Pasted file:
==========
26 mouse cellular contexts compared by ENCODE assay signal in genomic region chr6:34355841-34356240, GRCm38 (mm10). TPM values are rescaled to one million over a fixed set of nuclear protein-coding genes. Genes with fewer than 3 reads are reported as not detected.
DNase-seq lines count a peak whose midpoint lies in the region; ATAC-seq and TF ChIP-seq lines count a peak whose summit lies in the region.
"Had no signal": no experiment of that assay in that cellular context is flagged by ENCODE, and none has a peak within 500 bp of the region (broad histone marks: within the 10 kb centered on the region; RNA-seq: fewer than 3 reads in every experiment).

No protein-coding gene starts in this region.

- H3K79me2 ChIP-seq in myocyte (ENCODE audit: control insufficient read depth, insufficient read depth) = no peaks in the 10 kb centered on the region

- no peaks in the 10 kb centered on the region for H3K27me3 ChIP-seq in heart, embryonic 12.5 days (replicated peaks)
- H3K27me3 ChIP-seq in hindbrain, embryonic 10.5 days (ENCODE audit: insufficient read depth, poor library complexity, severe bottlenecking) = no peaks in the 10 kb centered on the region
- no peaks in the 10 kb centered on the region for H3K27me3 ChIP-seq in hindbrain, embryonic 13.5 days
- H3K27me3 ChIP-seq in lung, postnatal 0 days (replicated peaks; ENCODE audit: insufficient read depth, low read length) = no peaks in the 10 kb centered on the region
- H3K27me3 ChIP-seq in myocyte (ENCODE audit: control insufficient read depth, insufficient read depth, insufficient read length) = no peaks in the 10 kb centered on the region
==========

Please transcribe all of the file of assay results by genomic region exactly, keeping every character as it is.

26 mouse cellular contexts compared by ENCODE assay signal in genomic region chr6:34355841-34356240, GRCm38 (mm10). TPM values are rescaled to one million over a fixed set of nuclear protein-coding genes. Genes with fewer than 3 reads are reported as not detected.
DNase-seq lines count a peak whose midpoint lies in the region; ATAC-seq and TF ChIP-seq lines count a peak whose summit lies in the region.
"Had no signal": no experiment of that assay in that cellular context is flagged by ENCODE, and none has a peak within 500 bp of the region (broad histone marks: within the 10 kb centered on the region; RNA-seq: fewer than 3 reads in every experiment).

No protein-coding gene starts in this region.

- H3K79me2 ChIP-seq in myocyte (ENCODE audit: control insufficient read depth, insufficient read depth) = no peaks in the 10 kb centered on the region

- no peaks in the 10 kb centered on the region for H3K27me3 ChIP-seq in heart, embryonic 12.5 days (replicated peaks)
- H3K27me3 ChIP-seq in hindbrain, embryonic 10.5 days (ENCODE audit: insufficient read depth, poor library complexity, severe bottlenecking) = no peaks in the 10 kb centered on the region
- no peaks in the 10 kb centered on the region for H3K27me3 ChIP-seq in hindbrain, embryonic 13.5 days
- H3K27me3 ChIP-seq in lung, postnatal 0 days (replicated peaks; ENCODE audit: insufficient read depth, low read length) = no peaks in the 10 kb centered on the region
- H3K27me3 ChIP-seq in myocyte (ENCODE audit: control insufficient read depth, insufficient read depth, insufficient read length) = no peaks in the 10 kb centered on the region